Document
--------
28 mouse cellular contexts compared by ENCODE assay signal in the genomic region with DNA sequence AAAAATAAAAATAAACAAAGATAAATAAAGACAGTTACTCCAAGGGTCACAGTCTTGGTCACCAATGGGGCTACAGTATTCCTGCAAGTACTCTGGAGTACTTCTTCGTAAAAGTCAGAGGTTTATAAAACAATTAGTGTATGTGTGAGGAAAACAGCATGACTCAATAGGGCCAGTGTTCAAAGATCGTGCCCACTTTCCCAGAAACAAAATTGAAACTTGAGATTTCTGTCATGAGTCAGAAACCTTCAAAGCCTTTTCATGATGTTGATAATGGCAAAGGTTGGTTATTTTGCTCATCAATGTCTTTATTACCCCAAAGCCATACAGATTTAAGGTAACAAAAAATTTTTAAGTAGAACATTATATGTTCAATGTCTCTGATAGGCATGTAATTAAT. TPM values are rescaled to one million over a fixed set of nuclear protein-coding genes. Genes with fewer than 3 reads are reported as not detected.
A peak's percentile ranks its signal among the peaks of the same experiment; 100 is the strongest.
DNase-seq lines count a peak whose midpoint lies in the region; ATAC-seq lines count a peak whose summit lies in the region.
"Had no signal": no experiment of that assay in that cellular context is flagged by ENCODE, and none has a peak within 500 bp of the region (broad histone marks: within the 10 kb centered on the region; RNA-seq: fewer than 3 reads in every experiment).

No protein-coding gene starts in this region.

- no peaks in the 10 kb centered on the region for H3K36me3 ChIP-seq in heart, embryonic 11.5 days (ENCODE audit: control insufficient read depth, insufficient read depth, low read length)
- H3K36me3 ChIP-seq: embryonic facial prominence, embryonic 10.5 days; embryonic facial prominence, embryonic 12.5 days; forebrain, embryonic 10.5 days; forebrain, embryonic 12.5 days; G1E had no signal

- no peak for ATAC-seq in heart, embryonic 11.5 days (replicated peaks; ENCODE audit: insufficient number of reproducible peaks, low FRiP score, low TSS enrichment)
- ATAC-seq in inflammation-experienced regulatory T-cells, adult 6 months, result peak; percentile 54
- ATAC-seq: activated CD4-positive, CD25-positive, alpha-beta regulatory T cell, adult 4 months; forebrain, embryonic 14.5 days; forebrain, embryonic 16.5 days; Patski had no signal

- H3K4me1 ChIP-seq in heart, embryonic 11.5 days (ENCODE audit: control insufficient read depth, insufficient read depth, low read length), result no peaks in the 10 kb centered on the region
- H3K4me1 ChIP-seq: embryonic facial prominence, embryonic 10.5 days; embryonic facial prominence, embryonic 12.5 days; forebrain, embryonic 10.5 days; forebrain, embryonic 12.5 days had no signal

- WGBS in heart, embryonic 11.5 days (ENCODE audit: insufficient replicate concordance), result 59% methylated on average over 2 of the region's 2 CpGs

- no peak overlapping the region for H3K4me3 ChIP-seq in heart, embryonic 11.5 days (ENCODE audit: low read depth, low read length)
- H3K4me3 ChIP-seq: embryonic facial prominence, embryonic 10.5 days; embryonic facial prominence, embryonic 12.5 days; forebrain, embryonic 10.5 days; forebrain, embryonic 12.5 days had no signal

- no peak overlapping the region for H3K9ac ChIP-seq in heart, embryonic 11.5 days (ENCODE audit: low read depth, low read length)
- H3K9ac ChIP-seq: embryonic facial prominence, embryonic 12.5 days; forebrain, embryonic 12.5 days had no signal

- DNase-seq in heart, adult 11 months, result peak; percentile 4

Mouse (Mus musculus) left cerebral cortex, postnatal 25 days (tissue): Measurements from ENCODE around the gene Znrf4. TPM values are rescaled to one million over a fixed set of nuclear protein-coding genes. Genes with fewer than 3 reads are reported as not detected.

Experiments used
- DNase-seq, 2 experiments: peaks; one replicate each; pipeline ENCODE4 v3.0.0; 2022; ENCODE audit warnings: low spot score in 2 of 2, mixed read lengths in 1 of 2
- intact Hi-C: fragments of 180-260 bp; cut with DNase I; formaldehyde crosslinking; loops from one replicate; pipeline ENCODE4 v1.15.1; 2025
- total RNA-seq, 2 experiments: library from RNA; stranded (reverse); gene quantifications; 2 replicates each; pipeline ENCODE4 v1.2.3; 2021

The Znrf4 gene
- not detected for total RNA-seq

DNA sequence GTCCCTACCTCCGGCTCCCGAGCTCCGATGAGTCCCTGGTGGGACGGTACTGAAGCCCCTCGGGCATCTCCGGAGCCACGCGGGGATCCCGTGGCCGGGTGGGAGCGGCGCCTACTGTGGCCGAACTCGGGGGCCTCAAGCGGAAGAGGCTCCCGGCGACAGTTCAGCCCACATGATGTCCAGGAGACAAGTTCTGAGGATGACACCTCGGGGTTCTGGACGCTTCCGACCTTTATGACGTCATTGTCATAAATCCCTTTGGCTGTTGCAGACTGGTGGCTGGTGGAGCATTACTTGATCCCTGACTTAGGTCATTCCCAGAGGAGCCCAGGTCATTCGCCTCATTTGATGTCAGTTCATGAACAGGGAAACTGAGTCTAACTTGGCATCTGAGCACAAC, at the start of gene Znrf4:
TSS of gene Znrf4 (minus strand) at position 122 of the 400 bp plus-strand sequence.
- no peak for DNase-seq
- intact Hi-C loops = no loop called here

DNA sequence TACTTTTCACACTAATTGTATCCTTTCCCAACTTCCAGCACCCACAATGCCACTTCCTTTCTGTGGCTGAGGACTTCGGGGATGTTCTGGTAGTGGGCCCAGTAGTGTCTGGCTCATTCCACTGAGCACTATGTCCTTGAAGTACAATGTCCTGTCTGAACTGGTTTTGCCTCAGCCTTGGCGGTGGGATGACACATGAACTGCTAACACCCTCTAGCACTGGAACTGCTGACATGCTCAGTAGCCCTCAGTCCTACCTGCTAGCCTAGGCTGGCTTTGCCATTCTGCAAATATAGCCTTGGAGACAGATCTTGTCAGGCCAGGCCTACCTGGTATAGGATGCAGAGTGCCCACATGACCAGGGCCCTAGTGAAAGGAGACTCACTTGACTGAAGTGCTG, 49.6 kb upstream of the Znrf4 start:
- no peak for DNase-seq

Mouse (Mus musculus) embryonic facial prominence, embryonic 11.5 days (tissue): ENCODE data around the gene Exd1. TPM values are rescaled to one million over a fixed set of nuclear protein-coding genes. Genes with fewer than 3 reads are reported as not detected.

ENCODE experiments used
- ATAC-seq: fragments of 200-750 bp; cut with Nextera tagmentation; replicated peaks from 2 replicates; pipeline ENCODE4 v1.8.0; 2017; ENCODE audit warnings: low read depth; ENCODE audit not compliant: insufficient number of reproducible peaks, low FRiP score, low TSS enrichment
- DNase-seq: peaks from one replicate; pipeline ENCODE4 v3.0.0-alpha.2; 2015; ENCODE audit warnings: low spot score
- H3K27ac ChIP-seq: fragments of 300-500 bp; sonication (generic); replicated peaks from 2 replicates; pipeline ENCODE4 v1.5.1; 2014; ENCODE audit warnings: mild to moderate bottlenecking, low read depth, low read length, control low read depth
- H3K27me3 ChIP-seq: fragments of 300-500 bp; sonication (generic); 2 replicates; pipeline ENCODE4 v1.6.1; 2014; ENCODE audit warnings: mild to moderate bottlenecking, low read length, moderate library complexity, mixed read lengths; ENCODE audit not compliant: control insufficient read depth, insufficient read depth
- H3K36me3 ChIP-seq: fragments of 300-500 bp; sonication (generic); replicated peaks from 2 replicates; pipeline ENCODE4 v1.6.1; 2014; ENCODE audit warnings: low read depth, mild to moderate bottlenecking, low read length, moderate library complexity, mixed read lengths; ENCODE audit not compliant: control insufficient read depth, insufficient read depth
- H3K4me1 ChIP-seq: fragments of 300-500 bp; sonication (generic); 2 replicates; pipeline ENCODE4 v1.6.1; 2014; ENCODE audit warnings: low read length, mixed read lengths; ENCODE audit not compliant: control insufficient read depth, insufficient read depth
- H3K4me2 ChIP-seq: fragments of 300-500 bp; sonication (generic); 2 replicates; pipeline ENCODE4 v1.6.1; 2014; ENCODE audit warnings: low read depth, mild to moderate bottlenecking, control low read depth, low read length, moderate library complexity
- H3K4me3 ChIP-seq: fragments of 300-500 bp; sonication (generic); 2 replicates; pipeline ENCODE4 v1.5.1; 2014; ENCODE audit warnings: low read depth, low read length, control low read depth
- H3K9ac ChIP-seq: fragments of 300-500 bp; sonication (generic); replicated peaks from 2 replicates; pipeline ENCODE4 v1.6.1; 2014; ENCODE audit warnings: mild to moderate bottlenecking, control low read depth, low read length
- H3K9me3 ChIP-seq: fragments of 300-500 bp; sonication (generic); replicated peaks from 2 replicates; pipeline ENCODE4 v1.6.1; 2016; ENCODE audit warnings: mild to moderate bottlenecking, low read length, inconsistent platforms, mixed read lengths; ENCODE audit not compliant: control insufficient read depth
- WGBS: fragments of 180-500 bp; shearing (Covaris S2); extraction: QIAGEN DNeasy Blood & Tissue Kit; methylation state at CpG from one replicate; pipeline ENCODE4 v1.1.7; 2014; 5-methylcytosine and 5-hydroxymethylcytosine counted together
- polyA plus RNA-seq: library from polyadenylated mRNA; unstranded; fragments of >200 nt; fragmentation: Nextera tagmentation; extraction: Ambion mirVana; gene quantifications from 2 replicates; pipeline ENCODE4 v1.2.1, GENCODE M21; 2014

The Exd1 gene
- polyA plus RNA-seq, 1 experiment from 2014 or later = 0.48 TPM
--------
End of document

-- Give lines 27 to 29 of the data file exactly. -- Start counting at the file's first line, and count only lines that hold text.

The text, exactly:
TSS of gene Znrf4 (minus strand) at position 122 of the 400 bp plus-strand sequence.
- no peak for DNase-seq
- intact Hi-C loops = no loop called here